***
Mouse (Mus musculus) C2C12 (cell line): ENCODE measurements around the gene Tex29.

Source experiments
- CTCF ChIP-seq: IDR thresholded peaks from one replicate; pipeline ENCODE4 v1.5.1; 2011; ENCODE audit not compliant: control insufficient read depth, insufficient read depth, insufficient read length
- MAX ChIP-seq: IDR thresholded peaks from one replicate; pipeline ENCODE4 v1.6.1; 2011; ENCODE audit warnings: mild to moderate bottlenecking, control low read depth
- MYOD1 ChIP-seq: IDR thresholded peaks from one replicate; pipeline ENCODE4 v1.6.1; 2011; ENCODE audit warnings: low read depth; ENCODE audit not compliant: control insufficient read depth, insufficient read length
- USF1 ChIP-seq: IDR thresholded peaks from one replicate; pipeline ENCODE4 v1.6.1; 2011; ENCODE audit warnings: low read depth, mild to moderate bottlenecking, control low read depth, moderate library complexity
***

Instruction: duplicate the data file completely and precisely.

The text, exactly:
Mouse (Mus musculus) C2C12 (cell line): ENCODE measurements around the gene Tex29.

Source experiments
- CTCF ChIP-seq: IDR thresholded peaks from one replicate; pipeline ENCODE4 v1.5.1; 2011; ENCODE audit not compliant: control insufficient read depth, insufficient read depth, insufficient read length
- MAX ChIP-seq: IDR thresholded peaks from one replicate; pipeline ENCODE4 v1.6.1; 2011; ENCODE audit warnings: mild to moderate bottlenecking, control low read depth
- MYOD1 ChIP-seq: IDR thresholded peaks from one replicate; pipeline ENCODE4 v1.6.1; 2011; ENCODE audit warnings: low read depth; ENCODE audit not compliant: control insufficient read depth, insufficient read length
- USF1 ChIP-seq: IDR thresholded peaks from one replicate; pipeline ENCODE4 v1.6.1; 2011; ENCODE audit warnings: low read depth, mild to moderate bottlenecking, control low read depth, moderate library complexity